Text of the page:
Sunday, 22 May 2011

Westend Willow

I have been very enthusiastic about a new image over the last couple of weeks. Its been a bit frustrating as I wasn’t able to get a piece of copper big enough for a week or so, but now I’m underway and I can share the story so far.

It started with another drawing session in my village, in Westend. It was a lovely spring day and the light was bright, the sketch had some energy to it which suggested the potential.

Photograph taken in May, when the sketchbook work was done

Photograph taken in March

Photographs taken of the same tree a little earlier in the year, before the grasses were too long, showed good light and structure.

The photographs when edited held even more promise. The black and white contrast was very interesting; I could see that I could play with a wide variety of experimental etching marks that I had been exploring over the last few months, and that I could retain some compositional ‘free air’ in the image. I am often frustrated at how I fill my compositions, why can’t I leave well alone?

Drawing done in reverse to aid the drawing out on the etching plate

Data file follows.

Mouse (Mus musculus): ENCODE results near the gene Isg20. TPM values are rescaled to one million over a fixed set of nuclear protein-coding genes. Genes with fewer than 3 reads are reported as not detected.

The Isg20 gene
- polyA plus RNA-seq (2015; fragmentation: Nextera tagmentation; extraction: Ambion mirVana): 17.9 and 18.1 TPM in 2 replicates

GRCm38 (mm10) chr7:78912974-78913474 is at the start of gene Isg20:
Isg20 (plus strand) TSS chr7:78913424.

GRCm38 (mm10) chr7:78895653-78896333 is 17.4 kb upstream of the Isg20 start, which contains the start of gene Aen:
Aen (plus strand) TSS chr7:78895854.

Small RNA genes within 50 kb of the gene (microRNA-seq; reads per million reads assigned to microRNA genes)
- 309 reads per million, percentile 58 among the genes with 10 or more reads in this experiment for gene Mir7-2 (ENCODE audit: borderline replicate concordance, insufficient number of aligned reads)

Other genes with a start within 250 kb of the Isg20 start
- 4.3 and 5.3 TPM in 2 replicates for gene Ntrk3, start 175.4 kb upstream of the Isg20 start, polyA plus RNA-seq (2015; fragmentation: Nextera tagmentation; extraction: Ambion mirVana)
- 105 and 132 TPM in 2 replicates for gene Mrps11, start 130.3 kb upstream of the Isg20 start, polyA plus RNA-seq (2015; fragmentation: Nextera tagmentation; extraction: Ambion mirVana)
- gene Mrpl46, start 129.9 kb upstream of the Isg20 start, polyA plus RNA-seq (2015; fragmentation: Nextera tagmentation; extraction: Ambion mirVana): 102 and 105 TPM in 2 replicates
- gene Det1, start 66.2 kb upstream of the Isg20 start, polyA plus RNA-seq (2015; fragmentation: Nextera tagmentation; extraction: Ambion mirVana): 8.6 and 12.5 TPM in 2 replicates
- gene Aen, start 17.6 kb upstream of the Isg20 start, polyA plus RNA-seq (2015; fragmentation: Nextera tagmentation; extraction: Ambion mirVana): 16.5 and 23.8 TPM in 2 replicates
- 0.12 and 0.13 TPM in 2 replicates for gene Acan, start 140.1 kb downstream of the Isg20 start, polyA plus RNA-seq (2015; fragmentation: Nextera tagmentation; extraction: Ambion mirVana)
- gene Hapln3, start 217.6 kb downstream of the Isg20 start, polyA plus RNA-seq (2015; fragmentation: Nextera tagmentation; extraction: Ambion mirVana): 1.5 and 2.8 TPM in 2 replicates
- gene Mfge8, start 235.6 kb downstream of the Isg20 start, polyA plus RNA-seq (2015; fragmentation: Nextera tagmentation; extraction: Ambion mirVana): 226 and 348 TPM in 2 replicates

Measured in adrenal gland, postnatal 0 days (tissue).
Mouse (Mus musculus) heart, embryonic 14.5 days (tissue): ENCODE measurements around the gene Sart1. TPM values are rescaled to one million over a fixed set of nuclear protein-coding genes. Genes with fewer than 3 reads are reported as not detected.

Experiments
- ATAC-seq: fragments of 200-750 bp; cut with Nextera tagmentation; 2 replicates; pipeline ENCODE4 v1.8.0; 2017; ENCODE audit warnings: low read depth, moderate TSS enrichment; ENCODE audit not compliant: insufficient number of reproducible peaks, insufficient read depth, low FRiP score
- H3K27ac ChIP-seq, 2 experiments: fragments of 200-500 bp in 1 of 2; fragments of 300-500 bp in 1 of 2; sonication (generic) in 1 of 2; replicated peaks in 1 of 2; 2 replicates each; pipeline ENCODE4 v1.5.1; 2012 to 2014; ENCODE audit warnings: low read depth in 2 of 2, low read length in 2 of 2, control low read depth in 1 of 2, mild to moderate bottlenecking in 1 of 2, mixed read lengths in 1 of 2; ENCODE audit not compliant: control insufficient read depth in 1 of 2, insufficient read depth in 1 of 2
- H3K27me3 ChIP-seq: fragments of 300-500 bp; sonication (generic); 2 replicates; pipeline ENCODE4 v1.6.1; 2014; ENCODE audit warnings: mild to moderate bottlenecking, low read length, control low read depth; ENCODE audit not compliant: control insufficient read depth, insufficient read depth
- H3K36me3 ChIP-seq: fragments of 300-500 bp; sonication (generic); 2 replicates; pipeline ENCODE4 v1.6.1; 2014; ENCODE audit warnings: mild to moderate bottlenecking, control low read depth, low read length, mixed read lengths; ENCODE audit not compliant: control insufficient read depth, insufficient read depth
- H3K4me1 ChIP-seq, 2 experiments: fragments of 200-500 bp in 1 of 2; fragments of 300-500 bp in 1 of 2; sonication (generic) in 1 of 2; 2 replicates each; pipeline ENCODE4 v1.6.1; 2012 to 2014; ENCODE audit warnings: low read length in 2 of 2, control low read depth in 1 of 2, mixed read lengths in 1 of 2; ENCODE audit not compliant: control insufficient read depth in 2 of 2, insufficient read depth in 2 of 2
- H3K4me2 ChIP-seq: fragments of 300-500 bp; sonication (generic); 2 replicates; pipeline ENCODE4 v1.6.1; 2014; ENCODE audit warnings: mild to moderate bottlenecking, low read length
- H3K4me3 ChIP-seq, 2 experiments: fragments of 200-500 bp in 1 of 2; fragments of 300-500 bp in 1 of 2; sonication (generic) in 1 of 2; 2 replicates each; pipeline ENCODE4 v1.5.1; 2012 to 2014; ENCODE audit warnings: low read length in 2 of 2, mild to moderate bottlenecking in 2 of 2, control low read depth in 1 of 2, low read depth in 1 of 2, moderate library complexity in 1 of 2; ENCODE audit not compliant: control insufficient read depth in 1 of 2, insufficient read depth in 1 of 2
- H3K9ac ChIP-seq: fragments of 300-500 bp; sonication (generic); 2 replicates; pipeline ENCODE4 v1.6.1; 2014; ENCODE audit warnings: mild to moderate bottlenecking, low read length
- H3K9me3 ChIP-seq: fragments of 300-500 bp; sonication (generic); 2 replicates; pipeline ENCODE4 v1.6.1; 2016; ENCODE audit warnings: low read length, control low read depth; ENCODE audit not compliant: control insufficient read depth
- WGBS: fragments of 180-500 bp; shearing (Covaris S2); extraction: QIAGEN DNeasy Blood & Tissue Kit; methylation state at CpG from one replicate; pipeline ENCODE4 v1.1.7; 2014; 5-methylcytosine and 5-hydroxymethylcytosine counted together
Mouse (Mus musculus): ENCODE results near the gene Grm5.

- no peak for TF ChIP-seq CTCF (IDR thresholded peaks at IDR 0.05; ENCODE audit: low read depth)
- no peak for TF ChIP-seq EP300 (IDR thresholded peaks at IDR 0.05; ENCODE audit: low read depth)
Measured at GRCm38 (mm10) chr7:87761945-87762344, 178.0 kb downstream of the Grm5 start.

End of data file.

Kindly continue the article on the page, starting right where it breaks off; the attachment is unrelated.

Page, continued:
The drawing allowed me to get to know the image better, especially the movement within the tree and this time it was natural to achieve the composition I was after.

Etching from sugar lift, first stage 50x30cm

This is the first stage of the resulting etching, or should it be a final stage? I will take a few prints as it is, but I would still like the image to have more of an untidy new twig growth to it. I would also like to resolve the base of the tree, and enhance some darkness in the weight at the top of the tree. So one more stage at least...

Sunday, 15 May 2011

Colour or monochrome?

Well this may be a bit of surprise for those of you who know my work well. I often say that I don’t know what to do with colour, and I may be about to prove that point!